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Linux DC390 driver:
This page should describe common problems with the DC390 driver and
give hints how to solve them.
Make sure your SCSI setup is sane. This means proper cabling: No
T-like cabling, no longer than max. (3m for FastSCSI10, 1.5m for
UltraSCSI20) length, proper termination. Active termination is
required for UltraSCSI20 and highly recommended for FastSCSI10. Your
connectors should be tightly fixed in their place.
Also make sure, your devices have unique SCSI IDs and don't conflict
with the initiator ID of the SCSI controller (usually 7).
It is a good idea to read README.tmscsim, included in the driver
distribution. Look for it at
Devices not recognized: Delay after reset
The SCSI2 spec. ist not very explicit about the time devices may need
to be ready to reply to SCSI selections after a Bus Reset occured.
The spec. suggests a normal Selection Timeout, which is 0.25s.
A lot of devices don't comply to this. Some scanners and some CDRs (eg.
Yamaha CRW4416 -- it seems to be fixed with the 1.0g firmware revision) are
known not to answer to a "TEST UNIT READY" command for a much longer time
(3s or similar).
Now the default delay after a bus reset for the tmscsim driver as of
rev. 2.0d is 0.6s, which leads to some devices not being recognized.
If you suspect that this might be your problem, first try to find
out whether it's true. You have to know the SCSI ID of the missing device
and root privileges for this.
- Type cat /proc/scsi/scsi and you will get a list of
recognized SCSI devices. Probably one of your devices is missing.
You may also want to check the driver's internal device settings list
by typeing cat /proc/scsi/tmscsim/H. The H should
be replaced by the number Linux assigns to your tmscsim driven
DC390/AM53C974 adapter. Most times it's just 0.
- Manually ask for the device being recognized again. You hvae to be
root for this. Issue the command echo "scsi add-single-device C B
T U" >/proc/scsi/scsi where C = Controller number (often
0), B = Bus channel (usually 0), T = Target SCSI ID of the
device being searched for and U = Unit SCSI LUN of the device
You may instead use the
- Check whether this resulted in your device being recognized by
repeating step 1. If your device is recognized now, it's very likely,
that the problem really is the long recovery time of your device
after a bus reset.
Let's assume, you identified the problem and the device can be
manually recognized. Now, there are four possible solutions to your
Note: With solutions 3 or 4, you have to recompile (and reinstall)
your kernel (or the kernel module), if you want your change to be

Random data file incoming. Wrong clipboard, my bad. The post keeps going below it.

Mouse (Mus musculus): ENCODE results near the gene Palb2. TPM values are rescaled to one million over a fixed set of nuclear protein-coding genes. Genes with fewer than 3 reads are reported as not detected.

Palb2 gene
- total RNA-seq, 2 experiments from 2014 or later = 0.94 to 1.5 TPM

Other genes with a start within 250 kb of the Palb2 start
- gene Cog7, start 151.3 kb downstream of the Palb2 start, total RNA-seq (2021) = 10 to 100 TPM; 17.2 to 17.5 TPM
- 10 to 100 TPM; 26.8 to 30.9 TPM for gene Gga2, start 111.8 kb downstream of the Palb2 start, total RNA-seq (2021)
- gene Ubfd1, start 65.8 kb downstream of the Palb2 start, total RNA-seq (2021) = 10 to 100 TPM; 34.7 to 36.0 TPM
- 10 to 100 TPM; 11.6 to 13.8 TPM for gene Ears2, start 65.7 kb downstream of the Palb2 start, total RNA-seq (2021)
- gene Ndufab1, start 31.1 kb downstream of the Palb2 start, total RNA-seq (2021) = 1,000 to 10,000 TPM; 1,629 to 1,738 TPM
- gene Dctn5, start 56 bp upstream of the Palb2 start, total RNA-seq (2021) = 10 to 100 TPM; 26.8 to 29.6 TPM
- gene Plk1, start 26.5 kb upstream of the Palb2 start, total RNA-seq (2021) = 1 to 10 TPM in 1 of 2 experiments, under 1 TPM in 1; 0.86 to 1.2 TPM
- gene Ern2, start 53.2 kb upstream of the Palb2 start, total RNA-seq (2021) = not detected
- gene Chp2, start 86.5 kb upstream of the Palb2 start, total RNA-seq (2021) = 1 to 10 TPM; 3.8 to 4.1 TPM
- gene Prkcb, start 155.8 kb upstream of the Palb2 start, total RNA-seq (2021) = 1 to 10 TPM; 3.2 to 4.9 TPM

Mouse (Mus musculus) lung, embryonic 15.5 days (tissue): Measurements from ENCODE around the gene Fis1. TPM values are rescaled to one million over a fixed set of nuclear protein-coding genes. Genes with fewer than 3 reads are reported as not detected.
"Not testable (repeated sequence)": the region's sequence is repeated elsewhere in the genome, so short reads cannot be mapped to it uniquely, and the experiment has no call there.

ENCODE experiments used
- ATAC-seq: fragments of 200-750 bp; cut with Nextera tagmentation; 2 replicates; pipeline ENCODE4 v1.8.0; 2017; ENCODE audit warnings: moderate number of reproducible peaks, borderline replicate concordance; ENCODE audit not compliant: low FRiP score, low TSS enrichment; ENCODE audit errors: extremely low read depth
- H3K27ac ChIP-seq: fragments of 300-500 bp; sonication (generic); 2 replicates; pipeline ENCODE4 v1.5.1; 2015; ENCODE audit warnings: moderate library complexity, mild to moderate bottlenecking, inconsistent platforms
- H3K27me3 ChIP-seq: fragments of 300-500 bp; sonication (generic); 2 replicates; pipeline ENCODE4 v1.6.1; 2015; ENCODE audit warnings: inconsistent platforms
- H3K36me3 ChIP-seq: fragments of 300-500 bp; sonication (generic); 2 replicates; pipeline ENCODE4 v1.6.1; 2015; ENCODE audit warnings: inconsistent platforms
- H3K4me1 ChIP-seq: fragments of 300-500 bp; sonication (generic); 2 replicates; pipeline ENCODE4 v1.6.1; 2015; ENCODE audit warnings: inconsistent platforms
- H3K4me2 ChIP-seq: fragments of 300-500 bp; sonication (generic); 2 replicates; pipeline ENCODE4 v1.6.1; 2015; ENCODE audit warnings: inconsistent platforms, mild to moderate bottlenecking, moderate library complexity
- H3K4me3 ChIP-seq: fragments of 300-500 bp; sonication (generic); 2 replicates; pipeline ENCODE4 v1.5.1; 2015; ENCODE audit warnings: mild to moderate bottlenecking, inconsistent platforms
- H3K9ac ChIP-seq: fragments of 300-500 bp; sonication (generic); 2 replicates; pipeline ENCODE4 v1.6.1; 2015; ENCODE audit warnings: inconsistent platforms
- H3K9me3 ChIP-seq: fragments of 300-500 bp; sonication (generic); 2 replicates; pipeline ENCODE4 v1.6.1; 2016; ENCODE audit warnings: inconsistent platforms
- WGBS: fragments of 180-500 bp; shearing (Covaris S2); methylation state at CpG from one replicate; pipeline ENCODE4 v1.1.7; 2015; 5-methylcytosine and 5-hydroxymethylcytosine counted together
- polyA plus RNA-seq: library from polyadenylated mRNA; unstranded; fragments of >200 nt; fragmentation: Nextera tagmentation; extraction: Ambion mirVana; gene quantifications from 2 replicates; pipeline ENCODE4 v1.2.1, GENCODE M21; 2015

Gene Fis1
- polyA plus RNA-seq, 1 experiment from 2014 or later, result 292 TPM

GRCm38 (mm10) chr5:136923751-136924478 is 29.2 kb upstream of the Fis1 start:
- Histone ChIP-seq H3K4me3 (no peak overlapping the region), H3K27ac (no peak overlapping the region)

- Use the rescan-scsi-bus.sh script or manually use the
scsi add-single-device command to detect your device,
whenever needed. You max want to put something like
(sleep 10; echo "scsi add-single-device C B T U" >/proc/scsi/scsi)&
to your system startup scripts.
- Prevent the tmscsim driver from resetting the SCSI bus on
startup. Look at README.tmscsim (it is included in the driver
distribution and can be found inside the kernel source tree in
- Upgrade your driver to 2.0d2 or later. Look at the
main DC390 page and download the sources.
Read README.tmscsim to learn how to change the delay after a bus reset.
- Patch your driver (version 2.0d) manually:
linux/drivers/scsi/tmscsim.c does have
code like this on line 1835 (or similar):
for( i=0; i<600; i++ )
which causes 600ms delay. Replace the 600 by 3000
or whatever value necessary for your device. Note:
There are two places in tmscsim.c containing code like the
There some reports with scanners causing problems when scanning with SANE,
but I didn't manage to solve these yet. More reports are welcome.
Basically, the scanner scans the image, but upon completion, there is a hang.
Here are some hints:
* Disable Sync nego for the scanner
* echo "INQUIRY i" >/proc/scsi/tmscsim/?(i = scanner idx) may
* echo "RESET" >/proc/scsi/tmscsim/? may be necessary to
Andreas Rick tracked this bug down to a Selection Timeout which resulted in
the command being requeued again. As no further commands were sent to the
scanner, this command was sitting in its queue forever.
In 2.0d18 the Selection Timeout is returned to the mid-layer and this
seems to solve the problem.
A problem was reported, that this device is only recognized after a Wind*ws
Boot and a Linux boot without SCSI bus reset
[tmscsim=7,0,31,43]. Looks like a buggy SCAM implementation in the
JVC firmware to me.
Dynamic driver changes to Multi-LUN devices
Right now (as of driver 2.0d10), each LUN has an own DCB with it's own
settings for sync speed etc. This does not reflect the SCSI spec telling,
that these settings are per target (SCSI ID). If you change these settings
by echoing to /proc/scsi/tmscsim/?, you might get
This will get fixed for 2.0f.
TEAC CD-ROM CD-532S Rev: 1.0A not recognized
I have currently a report about this device not being recognized with 2.0x
drivers (and even not with 1.02r2), but with 1.11. Something to be debugged!
If anybody has a similar device, please contact me.
(w) by KG, last change 17.01.'00